117. Paul Wendt Posted: January 18, 2004 at 01:44 AM (#520837)
RobC #135 on "league leveling"
   118. Chris Cobb Posted: January 18, 2004 at 05:24 AM (#520838)
1918 Prelim Ballot

Rethinking, rethinking. I?ve taken advantage of the lull in new arrivals to do a little qualitative thinking about what makes a HoMer and about how eras should be compared (props again to Andrew Siegel for giving me the impetus to do this.) On the prelim ballot here, I?ve ranked all the players whom I believe I could be convinced belong in the Hall. They?re divided into three groups.

Ought to be elected: These are players whose induction I am ready to argue for.
   119. Brad G. Posted: January 18, 2004 at 04:23 PM (#520839)
RobC- Who was the future major leaguer you played with in B.R. league?
   120. RobC Posted: January 18, 2004 at 05:11 PM (#520840)
Brad,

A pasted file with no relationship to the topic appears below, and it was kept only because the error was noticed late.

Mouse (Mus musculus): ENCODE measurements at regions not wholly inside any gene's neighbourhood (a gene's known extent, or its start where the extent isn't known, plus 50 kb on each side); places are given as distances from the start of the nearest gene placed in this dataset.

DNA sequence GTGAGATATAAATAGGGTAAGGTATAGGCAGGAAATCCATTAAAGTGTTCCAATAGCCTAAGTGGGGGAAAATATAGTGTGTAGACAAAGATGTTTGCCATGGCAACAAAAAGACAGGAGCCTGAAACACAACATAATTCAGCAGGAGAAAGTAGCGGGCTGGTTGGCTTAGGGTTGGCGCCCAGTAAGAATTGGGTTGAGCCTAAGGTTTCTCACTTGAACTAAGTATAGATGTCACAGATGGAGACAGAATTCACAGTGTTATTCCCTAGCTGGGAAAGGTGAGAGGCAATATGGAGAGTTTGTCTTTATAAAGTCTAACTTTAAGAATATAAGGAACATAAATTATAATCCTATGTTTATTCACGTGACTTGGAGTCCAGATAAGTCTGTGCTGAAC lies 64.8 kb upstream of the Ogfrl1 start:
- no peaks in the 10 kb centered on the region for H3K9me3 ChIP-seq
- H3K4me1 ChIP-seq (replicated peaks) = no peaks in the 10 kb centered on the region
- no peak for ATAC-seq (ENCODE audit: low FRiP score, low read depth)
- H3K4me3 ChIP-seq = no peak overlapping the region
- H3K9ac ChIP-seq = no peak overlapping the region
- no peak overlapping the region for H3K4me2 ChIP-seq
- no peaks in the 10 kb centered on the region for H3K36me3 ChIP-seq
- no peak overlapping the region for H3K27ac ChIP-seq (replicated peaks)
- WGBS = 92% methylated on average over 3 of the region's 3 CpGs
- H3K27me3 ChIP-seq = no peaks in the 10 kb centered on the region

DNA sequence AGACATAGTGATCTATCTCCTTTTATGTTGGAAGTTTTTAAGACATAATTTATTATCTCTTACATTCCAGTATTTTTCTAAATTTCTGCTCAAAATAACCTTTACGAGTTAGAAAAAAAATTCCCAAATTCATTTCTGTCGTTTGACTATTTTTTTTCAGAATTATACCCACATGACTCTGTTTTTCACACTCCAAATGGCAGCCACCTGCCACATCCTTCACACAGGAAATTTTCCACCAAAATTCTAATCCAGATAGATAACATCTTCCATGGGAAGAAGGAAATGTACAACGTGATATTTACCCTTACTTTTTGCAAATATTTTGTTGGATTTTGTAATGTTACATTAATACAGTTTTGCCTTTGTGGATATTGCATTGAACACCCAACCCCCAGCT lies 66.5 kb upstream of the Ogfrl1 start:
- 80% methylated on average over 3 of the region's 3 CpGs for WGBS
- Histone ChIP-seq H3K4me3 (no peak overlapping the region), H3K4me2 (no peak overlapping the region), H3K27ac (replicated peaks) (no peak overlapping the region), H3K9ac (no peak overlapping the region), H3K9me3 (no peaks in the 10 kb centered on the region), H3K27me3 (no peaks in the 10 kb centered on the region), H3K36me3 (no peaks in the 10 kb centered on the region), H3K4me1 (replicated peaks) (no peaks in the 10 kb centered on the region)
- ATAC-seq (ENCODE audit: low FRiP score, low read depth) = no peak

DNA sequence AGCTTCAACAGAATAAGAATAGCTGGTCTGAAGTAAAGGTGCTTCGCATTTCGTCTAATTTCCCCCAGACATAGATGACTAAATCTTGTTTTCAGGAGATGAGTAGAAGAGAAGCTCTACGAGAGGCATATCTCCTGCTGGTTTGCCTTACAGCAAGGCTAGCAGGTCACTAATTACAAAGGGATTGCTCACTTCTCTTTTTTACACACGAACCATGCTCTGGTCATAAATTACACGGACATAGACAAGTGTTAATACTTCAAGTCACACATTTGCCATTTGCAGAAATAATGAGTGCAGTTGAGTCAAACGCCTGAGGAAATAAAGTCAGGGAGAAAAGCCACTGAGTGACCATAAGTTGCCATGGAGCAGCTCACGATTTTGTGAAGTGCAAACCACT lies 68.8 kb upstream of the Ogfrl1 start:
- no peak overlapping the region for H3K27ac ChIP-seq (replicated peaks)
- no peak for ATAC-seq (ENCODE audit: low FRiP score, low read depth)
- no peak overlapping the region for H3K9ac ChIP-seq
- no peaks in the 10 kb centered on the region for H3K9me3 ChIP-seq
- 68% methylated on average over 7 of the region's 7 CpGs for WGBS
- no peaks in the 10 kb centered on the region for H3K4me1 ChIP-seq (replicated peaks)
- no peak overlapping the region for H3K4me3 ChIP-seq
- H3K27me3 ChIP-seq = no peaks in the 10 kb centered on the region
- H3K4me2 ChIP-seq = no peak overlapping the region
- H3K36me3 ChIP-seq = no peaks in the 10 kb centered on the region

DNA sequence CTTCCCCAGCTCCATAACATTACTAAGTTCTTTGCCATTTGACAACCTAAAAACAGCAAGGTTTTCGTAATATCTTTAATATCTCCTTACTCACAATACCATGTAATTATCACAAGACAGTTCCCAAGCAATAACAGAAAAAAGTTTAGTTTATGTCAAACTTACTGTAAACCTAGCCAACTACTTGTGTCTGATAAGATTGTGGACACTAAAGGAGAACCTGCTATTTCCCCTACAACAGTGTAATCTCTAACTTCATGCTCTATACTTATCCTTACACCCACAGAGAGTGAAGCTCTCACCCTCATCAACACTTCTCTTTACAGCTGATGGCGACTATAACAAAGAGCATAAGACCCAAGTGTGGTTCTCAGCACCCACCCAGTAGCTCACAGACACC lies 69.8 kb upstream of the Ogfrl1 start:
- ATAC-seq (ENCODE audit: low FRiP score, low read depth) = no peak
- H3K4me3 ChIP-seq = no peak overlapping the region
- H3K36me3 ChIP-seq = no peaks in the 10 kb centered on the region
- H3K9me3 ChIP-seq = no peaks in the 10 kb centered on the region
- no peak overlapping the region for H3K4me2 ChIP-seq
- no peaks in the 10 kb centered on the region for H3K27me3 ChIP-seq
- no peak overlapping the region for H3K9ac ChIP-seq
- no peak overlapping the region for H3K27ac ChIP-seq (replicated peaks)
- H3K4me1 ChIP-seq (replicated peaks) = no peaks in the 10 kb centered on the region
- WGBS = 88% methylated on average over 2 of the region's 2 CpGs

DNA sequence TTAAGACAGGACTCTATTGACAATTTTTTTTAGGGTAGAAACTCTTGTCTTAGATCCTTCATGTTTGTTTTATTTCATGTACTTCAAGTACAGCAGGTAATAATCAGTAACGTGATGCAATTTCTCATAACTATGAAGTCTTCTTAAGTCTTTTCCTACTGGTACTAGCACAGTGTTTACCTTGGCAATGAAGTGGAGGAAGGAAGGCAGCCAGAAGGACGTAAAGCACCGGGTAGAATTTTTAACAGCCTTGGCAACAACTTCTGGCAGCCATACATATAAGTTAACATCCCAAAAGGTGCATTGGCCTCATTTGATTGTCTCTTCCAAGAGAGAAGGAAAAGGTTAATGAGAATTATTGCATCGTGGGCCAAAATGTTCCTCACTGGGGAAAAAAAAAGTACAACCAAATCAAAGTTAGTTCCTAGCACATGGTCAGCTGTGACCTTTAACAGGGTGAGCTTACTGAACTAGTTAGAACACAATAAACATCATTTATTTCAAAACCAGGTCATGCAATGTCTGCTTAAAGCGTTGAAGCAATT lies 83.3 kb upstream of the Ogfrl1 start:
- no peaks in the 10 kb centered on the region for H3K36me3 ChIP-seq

http://www.baseball-reference.com/d/dixonst01.shtml

Probably wont be receiving any HoM votes.
   121. Howie Menckel Posted: January 18, 2004 at 05:31 PM (#520841)
Wow, no offense, Rob, but that's one of the worst careers in major league history!
   122. OCF Posted: January 18, 2004 at 05:53 PM (#520842)
Worse even than Allan Travers? Of course, Travers IS eligible for us to vote for now. I trust that most of you know the story.
   123. RobC Posted: January 18, 2004 at 06:22 PM (#520843)
Its better than my baseball career. By a lot. I was about that bad at the Babe Ruth level.
   124. Marc Posted: January 18, 2004 at 08:58 PM (#520844)